Members of the D.C. police department, in a mail ballot, have ratified a three-year contract with the city government, International Brotherhood of Police officials announced yesterday.
The agreement, the first labor contract negotiated under the District of Columbia's complex new personnel law, was approved by a vote of 616 to 420, despite vehment opposition from rival unions that branded it a sellout.
The contract provides for bonus payments, in place of increases in the wage base, of $1,400 during the first 18 months. A general wage increase of $1,000 is provided in the second half of the second year, and a cost-of-living increase of 7 percent to 9 percent will be provided in the third year. In addition, the contract provides increased health care benefits and calls for a revision of police disciplinary procedures, including the elimination of trial boards.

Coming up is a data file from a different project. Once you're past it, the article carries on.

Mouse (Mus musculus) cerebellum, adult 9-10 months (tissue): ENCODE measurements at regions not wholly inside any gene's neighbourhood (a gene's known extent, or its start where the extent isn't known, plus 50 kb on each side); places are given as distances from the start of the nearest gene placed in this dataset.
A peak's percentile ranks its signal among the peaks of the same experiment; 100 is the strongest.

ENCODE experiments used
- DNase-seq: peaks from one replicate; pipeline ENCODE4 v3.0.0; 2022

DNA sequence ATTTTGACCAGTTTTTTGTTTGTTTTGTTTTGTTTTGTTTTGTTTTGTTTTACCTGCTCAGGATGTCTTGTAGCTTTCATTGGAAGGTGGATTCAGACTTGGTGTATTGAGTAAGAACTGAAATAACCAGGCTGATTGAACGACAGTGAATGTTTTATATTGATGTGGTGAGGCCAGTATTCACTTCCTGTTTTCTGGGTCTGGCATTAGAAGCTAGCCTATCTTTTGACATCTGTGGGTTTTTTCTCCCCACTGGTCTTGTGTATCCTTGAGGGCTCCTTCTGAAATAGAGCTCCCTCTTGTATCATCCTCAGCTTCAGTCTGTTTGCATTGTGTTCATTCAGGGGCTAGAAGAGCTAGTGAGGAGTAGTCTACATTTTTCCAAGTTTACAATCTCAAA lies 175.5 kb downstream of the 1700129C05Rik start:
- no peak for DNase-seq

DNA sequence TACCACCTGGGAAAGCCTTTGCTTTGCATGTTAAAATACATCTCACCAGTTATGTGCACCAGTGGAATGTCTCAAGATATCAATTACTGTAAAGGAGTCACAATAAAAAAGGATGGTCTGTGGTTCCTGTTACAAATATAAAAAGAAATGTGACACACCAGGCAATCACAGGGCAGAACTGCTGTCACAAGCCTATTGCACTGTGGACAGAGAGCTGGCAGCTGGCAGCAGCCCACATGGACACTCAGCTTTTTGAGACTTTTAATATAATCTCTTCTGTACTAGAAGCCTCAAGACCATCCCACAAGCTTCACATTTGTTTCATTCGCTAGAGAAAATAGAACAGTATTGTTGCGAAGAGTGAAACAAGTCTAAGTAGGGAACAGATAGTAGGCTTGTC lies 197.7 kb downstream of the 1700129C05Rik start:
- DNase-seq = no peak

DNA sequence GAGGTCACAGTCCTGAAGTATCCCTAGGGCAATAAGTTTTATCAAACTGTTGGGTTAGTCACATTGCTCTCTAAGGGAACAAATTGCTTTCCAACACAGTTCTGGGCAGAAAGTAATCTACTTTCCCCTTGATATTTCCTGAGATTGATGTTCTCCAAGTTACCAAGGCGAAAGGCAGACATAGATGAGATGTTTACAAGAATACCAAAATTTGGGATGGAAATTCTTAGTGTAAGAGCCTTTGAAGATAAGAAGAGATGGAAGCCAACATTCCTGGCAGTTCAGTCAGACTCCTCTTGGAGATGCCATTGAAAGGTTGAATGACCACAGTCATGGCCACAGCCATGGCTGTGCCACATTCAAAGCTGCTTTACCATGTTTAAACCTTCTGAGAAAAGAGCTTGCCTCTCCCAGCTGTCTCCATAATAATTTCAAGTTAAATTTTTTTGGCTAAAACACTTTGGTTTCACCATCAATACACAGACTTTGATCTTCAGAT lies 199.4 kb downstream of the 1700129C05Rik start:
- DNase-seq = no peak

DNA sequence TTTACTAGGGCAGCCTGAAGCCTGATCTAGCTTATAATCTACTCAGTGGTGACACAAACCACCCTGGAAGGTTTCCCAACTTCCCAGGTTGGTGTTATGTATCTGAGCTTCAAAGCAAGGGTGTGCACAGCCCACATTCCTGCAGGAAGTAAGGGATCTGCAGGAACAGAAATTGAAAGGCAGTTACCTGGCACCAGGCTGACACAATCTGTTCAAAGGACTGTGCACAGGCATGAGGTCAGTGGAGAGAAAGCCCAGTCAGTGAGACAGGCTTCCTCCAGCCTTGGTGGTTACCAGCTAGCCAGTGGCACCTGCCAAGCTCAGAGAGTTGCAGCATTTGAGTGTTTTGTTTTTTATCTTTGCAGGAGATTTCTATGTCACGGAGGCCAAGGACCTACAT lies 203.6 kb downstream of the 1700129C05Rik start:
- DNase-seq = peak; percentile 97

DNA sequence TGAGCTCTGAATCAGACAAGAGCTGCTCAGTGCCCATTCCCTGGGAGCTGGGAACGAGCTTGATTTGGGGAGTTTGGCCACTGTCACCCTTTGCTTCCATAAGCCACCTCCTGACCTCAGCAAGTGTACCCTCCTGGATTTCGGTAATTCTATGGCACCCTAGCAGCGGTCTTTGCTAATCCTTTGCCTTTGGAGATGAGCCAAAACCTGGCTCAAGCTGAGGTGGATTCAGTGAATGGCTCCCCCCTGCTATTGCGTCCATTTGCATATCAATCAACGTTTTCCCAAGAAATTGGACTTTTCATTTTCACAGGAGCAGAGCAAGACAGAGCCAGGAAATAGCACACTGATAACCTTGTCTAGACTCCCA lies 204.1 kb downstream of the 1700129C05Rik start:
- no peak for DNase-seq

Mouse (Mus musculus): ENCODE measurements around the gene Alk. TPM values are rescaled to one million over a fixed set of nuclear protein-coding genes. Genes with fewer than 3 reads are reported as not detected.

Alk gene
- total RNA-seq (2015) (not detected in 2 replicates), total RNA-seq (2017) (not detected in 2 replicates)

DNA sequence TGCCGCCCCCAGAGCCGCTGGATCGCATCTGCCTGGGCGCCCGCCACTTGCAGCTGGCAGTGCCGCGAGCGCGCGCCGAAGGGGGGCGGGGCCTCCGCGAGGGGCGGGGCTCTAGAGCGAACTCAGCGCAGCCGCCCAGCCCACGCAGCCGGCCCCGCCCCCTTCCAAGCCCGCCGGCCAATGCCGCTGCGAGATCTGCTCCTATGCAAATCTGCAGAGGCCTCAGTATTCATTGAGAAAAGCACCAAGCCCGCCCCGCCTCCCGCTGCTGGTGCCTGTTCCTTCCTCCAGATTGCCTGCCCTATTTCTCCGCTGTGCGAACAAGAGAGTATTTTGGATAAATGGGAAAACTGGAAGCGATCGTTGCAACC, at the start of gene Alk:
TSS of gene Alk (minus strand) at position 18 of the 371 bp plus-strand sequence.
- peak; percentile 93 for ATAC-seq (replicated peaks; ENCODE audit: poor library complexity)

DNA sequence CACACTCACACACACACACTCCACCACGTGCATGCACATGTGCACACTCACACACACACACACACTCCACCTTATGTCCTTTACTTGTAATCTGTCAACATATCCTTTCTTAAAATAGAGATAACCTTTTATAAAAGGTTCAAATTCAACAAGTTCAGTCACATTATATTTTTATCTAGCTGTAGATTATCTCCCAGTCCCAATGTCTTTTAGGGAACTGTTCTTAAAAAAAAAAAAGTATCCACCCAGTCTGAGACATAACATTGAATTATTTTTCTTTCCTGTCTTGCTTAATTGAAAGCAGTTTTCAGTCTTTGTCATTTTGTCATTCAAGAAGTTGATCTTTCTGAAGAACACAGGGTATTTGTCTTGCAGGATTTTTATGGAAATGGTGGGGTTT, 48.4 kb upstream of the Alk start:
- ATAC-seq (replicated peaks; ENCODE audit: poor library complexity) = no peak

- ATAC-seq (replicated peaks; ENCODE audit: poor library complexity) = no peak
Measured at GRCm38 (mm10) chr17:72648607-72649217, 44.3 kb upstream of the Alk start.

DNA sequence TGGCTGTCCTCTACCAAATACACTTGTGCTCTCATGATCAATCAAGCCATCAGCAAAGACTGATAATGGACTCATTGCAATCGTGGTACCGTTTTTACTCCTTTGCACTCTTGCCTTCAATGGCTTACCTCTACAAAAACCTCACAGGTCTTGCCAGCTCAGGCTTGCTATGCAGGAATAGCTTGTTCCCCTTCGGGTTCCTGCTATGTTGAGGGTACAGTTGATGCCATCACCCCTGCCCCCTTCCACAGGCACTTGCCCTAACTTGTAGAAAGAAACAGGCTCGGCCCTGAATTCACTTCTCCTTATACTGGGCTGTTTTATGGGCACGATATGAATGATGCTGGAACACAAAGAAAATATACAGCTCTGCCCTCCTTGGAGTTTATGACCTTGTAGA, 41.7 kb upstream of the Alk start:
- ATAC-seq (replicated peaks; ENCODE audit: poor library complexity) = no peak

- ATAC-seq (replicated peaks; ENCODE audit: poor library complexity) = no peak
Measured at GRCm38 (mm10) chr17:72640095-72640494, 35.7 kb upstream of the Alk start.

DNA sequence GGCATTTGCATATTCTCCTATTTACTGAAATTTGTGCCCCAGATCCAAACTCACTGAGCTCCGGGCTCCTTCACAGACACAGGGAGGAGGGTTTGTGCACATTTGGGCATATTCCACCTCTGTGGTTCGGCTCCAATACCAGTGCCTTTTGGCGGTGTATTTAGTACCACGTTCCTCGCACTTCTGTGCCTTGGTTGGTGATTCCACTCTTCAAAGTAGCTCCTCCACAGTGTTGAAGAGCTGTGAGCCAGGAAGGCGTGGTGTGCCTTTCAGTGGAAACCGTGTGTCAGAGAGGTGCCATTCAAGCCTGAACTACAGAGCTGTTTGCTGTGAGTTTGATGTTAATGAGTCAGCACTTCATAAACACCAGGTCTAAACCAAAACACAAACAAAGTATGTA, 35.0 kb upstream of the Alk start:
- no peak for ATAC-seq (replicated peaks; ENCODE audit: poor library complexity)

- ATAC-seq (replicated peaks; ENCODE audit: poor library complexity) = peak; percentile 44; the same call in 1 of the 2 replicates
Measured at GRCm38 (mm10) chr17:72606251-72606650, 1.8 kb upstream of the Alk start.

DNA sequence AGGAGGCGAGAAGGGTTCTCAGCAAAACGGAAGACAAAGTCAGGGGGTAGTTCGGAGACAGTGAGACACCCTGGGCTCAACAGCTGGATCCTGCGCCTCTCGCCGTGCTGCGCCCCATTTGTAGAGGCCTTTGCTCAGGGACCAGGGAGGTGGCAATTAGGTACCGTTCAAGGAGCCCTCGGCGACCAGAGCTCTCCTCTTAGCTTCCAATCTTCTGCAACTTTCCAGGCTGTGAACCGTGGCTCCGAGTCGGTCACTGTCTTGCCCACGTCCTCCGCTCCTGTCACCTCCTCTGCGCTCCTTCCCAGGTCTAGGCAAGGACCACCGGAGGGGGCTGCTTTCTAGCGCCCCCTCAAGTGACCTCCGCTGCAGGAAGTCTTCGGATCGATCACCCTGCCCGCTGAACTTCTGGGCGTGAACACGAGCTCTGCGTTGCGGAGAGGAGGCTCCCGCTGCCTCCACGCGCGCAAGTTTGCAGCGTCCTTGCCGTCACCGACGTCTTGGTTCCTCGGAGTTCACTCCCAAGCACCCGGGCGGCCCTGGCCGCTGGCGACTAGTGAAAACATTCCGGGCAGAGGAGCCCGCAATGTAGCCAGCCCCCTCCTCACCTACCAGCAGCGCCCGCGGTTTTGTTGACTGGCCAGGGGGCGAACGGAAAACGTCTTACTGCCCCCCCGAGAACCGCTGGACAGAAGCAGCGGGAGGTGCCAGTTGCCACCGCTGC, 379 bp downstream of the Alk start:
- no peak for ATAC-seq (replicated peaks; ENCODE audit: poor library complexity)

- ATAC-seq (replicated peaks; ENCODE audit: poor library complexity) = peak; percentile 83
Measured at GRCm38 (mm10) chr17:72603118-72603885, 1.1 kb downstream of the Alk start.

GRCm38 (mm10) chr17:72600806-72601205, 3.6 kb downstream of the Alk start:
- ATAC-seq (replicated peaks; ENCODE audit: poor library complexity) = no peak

Under the constitution of the IBPO, a ratification vote was not required, but local president Larry Simons put the contract to a vote to support his claim that the rank and file approved it. Fewer than half the eligible police officers returned the ballots, which Simons said is a reflection of the fact that "people who are satisfied don't express it."
He said he was "a little less than pleased" that there were more than 400 negative votes. He and the other leaders of the union, he said, "learned something from this. Next time we'll go for more in the wage base."